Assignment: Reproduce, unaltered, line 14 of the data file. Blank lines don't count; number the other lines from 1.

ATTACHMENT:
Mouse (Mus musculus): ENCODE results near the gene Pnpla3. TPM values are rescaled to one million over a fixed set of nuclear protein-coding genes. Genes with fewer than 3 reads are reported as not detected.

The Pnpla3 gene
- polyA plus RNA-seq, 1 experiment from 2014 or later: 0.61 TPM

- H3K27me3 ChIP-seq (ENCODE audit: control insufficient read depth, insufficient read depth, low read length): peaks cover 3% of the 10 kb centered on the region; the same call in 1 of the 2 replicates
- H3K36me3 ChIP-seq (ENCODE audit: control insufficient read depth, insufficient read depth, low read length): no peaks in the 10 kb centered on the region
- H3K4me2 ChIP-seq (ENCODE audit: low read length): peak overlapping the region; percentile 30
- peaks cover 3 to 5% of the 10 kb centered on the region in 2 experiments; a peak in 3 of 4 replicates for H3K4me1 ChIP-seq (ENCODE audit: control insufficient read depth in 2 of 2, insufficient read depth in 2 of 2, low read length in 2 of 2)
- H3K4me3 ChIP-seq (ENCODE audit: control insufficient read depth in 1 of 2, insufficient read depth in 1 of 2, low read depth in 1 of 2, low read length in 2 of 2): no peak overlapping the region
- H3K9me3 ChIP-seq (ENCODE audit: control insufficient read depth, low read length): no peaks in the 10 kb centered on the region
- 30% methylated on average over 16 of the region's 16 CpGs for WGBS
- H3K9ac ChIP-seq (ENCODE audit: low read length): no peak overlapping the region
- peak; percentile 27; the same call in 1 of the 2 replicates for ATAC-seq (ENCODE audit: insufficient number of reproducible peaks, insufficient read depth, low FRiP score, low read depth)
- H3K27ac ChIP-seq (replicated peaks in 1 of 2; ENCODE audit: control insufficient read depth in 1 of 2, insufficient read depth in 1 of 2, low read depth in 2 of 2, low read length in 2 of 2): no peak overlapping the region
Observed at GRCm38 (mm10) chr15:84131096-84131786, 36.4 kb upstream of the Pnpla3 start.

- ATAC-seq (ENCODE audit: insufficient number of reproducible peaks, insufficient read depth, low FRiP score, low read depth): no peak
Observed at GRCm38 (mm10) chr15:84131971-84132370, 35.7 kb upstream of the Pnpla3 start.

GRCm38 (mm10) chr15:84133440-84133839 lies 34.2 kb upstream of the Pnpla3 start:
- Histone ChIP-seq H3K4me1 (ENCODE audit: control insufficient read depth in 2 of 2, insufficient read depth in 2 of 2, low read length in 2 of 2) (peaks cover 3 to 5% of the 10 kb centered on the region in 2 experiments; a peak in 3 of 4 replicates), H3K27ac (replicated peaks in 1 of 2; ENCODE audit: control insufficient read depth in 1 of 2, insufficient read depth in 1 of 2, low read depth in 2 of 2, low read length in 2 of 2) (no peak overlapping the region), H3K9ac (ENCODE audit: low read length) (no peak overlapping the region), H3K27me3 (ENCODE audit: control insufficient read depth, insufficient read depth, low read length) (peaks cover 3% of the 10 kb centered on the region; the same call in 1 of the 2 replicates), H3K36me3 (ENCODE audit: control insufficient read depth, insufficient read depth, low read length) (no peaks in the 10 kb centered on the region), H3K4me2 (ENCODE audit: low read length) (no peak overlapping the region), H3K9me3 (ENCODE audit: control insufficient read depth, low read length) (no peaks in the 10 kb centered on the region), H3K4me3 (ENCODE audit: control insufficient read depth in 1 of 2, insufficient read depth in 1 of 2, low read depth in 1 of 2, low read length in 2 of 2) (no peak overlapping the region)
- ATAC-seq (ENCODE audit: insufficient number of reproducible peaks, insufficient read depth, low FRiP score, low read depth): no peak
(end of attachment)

Observed at GRCm38 (mm10) chr15:84131096-84131786, 36.4 kb upstream of the Pnpla3 start.